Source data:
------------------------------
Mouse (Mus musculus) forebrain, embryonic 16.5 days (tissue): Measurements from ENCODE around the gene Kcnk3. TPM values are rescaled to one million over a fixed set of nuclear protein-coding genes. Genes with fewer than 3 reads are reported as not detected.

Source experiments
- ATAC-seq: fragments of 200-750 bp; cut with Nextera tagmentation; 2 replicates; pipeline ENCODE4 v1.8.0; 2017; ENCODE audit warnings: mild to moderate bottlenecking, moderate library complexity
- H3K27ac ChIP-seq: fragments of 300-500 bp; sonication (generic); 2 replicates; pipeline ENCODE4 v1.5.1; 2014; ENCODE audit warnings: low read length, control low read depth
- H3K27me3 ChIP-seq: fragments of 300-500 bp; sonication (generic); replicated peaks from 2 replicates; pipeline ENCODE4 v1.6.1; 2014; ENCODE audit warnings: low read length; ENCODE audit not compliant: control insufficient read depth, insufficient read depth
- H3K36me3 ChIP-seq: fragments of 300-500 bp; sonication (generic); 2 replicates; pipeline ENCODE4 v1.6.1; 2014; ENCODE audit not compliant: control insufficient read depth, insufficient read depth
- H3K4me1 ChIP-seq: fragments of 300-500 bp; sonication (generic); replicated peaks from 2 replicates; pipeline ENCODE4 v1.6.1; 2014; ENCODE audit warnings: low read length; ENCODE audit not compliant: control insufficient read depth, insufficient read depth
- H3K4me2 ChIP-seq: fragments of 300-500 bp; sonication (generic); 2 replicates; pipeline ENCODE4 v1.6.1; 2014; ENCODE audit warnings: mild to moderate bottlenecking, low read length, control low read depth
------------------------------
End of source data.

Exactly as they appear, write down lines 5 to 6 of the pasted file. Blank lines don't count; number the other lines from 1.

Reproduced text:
- H3K27me3 ChIP-seq: fragments of 300-500 bp; sonication (generic); replicated peaks from 2 replicates; pipeline ENCODE4 v1.6.1; 2014; ENCODE audit warnings: low read length; ENCODE audit not compliant: control insufficient read depth, insufficient read depth
- H3K36me3 ChIP-seq: fragments of 300-500 bp; sonication (generic); 2 replicates; pipeline ENCODE4 v1.6.1; 2014; ENCODE audit not compliant: control insufficient read depth, insufficient read depth